Saturday, February 15, 2014

X-men: First Class review

    In anticipation of X-men: Days of Future Past, I thought I'd do a review of some of the previous entries in the series. One of the movies I have the most mixed feelings regarding is X-men: First Class. Produced by Bryan Singer and direted by Mathew Vaughn, it is the favorite movie of numerous X-men fans I know. On my end, I judge it to be the third best movie in the series after X-men and X-men 2. That, however, is damning with faint praise as the series dramatically declined with X-men: The Last Stand.

    Part of my general dislike of the film is the thing feels so damned gimmicky. It's like someone said, "You know what would be awesome? Let's combine X-men with Mad Men and see if that can get us out of the current rut we have with the series." The fact the movie works as well as it does given the X-men's traditional associations with Civil Rights, Magneto being perfectly positioned age-wise to be full of righteous anger but not completely set in his ways, and the fact the X-men were created in the 1960s anyway should allay this complaint.

    But it doesn't.

I love the return of the yellow uniforms. That was my favorite bit of fanservice.
    The movie is superficially aware of the Civil Rights era but prefers to pay superficial attention to it versus indulging the rampant chauvinism of the period. Part of the reason I never liked Mad Men was the show didn't condemn the nastier undercurrent of its setting but mourned it, singing about how it was awesome to be a privileged white male in the Sixties. I get the same feeling from X-men: First Class where the only mutants who prosper are, guess what, the privileged white male ones.

    The premise of X-men: First Class is that it's the 1960s and the world is very different. The Soviets are on the brink of nuclear war with the Americans, women are treated as objects, and the government is filled with ineffectual oversexed douchebags. Okay, things are sort-of different. Charles Xavier is the Old Money boy genius who dreams of a better world from his Ivory Tower while Eric Lensherr is a Holocaust survivor who dreams of revenge against the Nazi scientist who killed his mother.

The bromance between Magneto and Xavier is, as always, the best part of the X-films.
    James McAvoy's Charles Xavier and Michael Fassbender's Magneto are the only reason this movie works as well as it does. Well, almost the only reason, Kevin Bacon's Mister Sinister/Sebastian Shaw hybrid is a treat and easily amongst the best villains in the franchise. I can also never say anything bad about Jennifer Lawrence. Hollywood It Girl or not, she's never anything but entertaining and the only person who could have made femme fatale Mystique adorable.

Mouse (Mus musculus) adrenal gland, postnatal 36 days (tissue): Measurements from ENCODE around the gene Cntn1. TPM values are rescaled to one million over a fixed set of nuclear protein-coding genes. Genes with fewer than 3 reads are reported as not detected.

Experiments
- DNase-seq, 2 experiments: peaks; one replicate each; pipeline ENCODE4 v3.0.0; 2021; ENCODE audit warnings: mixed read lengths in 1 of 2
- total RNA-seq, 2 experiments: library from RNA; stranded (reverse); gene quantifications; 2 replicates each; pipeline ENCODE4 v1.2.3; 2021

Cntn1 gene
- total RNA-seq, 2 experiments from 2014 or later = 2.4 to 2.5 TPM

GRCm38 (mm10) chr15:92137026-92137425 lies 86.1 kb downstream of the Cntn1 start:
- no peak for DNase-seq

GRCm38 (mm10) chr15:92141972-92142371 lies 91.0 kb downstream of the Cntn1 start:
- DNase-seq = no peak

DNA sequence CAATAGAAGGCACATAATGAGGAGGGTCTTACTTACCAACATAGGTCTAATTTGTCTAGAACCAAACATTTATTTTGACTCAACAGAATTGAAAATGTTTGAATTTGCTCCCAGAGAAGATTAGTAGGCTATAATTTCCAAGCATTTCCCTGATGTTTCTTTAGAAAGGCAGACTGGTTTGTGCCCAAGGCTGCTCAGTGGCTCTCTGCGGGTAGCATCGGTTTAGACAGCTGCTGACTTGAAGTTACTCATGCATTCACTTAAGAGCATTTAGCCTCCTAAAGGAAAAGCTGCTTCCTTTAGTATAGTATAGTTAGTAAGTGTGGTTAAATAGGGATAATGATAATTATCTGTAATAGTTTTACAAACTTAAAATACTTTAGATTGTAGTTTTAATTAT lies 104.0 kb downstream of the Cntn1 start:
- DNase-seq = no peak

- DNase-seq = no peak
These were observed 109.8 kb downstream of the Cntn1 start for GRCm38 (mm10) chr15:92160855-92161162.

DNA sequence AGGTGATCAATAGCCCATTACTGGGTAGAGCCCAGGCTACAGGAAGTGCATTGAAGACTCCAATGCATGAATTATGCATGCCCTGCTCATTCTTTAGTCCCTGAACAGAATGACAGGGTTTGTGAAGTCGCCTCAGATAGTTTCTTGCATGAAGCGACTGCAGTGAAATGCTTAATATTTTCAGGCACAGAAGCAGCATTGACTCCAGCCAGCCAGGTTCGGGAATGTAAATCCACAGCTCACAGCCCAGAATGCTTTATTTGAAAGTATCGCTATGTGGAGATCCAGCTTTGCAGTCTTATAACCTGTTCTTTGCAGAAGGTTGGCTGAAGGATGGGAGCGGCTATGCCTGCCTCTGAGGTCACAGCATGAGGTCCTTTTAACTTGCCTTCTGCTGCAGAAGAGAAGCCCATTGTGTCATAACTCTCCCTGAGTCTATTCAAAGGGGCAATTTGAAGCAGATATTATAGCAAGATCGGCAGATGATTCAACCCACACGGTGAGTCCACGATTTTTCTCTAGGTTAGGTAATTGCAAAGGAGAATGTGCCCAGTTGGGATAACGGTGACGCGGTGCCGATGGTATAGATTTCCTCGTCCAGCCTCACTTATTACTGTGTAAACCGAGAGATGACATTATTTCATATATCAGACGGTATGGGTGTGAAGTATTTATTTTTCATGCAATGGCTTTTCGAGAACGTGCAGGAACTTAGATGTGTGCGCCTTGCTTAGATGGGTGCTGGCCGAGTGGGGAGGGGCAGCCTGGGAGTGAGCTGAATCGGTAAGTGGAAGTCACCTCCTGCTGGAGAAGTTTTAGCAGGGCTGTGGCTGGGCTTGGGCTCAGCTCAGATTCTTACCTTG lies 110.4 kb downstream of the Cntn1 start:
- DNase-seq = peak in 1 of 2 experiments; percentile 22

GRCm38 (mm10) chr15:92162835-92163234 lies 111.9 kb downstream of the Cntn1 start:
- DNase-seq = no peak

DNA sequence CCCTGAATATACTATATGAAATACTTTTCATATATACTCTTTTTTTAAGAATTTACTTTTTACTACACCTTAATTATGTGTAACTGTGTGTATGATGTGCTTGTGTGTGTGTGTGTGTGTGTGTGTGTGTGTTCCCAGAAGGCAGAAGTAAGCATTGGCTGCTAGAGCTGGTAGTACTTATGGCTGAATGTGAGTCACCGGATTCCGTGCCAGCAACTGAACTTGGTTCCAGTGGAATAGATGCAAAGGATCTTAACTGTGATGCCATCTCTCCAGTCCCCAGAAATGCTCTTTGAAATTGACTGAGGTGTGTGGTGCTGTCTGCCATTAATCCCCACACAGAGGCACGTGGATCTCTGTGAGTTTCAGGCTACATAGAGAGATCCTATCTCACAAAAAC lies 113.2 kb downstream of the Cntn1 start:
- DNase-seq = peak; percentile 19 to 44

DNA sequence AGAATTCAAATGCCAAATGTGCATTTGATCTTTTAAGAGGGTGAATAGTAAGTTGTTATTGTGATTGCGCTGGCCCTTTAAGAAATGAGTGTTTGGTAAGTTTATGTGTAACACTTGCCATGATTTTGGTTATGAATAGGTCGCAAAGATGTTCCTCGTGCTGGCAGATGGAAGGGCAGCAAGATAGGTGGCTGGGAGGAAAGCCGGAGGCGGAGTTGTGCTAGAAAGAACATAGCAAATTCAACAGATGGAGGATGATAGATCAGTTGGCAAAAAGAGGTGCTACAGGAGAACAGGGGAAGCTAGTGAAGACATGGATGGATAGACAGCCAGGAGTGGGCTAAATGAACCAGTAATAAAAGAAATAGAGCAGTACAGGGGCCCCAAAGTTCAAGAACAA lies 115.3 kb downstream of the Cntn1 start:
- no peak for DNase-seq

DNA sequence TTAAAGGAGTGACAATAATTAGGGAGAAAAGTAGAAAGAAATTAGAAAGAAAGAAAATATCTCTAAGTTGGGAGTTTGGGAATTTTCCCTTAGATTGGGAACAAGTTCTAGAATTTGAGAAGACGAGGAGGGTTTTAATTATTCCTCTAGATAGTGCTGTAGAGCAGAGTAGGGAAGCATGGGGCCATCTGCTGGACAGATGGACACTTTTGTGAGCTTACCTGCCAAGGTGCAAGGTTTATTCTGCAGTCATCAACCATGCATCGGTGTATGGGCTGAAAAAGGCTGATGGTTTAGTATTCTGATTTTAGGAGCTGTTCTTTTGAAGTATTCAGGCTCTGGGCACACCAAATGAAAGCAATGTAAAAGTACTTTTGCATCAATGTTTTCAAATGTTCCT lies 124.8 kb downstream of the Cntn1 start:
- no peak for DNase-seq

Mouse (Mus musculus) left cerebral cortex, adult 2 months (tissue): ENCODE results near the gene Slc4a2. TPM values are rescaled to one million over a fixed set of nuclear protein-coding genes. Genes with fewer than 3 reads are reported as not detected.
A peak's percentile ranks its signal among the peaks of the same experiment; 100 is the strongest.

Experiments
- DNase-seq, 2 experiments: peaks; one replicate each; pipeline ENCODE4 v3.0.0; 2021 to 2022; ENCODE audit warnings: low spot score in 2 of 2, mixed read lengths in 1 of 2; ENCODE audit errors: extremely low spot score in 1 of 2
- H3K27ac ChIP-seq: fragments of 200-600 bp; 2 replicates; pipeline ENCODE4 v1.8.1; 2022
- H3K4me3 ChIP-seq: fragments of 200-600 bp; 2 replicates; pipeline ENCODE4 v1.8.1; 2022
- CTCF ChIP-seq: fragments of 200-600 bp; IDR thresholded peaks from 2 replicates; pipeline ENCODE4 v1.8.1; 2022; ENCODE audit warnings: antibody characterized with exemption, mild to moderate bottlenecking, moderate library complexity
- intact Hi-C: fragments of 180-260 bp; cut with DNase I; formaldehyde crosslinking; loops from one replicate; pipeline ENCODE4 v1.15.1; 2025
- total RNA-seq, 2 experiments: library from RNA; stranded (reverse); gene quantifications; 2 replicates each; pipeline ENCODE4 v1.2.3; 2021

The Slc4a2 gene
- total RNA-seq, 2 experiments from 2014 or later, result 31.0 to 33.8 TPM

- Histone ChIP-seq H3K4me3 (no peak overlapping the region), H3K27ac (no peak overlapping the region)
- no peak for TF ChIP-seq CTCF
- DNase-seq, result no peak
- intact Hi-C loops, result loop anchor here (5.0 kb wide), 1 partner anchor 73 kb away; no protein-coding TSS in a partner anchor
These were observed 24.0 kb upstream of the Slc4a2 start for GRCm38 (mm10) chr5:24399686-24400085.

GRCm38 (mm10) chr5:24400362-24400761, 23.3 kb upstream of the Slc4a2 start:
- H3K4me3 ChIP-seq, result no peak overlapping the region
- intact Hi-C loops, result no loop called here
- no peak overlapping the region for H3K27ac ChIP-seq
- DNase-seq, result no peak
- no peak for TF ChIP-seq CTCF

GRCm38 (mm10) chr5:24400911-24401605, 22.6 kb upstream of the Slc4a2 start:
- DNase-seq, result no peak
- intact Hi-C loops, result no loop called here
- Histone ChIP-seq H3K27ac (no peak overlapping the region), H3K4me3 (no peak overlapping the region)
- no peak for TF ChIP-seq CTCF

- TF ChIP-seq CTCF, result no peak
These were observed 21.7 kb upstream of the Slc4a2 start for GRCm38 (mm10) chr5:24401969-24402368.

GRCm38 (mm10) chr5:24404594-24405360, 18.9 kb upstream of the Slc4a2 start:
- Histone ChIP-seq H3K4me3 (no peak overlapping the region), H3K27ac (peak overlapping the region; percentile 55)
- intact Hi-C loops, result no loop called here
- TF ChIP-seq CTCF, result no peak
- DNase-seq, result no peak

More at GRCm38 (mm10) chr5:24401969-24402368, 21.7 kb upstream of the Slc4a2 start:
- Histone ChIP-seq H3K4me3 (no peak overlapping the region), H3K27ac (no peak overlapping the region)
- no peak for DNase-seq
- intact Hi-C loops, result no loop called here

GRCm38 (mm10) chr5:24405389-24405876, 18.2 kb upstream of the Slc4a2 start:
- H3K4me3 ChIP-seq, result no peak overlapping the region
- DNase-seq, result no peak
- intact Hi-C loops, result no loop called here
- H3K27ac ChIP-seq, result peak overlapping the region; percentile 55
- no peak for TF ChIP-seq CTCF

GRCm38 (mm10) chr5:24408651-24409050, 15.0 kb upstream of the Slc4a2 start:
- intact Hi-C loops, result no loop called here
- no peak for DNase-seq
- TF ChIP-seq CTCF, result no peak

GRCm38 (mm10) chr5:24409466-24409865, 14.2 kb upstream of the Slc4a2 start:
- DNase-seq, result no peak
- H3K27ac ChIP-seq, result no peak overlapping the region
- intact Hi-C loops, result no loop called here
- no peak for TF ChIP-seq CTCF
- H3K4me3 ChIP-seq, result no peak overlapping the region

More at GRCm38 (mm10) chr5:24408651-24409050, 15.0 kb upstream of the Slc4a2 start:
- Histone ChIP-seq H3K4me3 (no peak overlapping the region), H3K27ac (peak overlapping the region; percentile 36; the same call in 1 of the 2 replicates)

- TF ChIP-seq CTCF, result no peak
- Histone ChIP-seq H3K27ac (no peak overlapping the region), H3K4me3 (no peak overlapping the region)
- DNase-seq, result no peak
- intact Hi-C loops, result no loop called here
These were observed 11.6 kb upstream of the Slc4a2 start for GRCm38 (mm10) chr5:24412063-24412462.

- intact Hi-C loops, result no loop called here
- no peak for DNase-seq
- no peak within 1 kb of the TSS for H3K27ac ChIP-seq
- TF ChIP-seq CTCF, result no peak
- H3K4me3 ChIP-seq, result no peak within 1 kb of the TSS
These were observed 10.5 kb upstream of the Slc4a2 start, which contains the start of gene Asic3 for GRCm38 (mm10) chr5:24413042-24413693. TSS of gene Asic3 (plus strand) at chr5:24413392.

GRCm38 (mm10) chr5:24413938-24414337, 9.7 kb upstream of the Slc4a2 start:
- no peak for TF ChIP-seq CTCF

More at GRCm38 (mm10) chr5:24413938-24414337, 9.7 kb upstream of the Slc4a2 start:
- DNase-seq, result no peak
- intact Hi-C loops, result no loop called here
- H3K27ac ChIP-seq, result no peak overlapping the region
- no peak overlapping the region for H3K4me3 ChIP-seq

The problem is I'm not sure what the movie's message is and if there is one, whether the creators care about it or not. It's seemingly on the side of Magneto for most of the film but the movie draws an explicit parallel between him and Sebastian Shaw (who is a Nazi). Charles Xavier is shown to be idealistic and a good man but ultimately ineffectual.

    Even if the movie is trying to show both men as flawed, it does a poor job of saying what it thinks. Stuff happens in the movie and that's about the height of the movie's opinion, which is sad because the Civil Rights Era and the X-men have both had a very firm opinion about acceptance.

    I.e. it's a good thing.

The movie's treatment of women is period appropriate--which isn't exactly a good thing.
    The sexism in the movie is off-putting too. The villains in the film are the Hellfire Club so some element of sex was to be expected (after all, its female members dress in lingerie) but the attitude of the film is dismissive to its female characters. Rose Byrne's Moira McTaggert is an almost an afterthought to the film while Zoe Kravitz's Angel goes from sympathetic to vile in two beats. Even Mystique is questionable as her growth as a person is symbolized by her trading one older male parent/lover figure for another.

    In conclusion, I think X-men: First Class is very entertaining. The acting is wonderful, the action is delightful, and it occasionally stumbles across something profound. Unfortunately, the movie's lack of desire to take a firm stance on the struggle for acceptance sours the whole thing for me. I'm also uncomfortable with the treatment of women in the film, which seems to be all about the (male) fanservice in a rather degrading manner. Still, it's worth a watch.

    Unlike X-men: The Last Stand.


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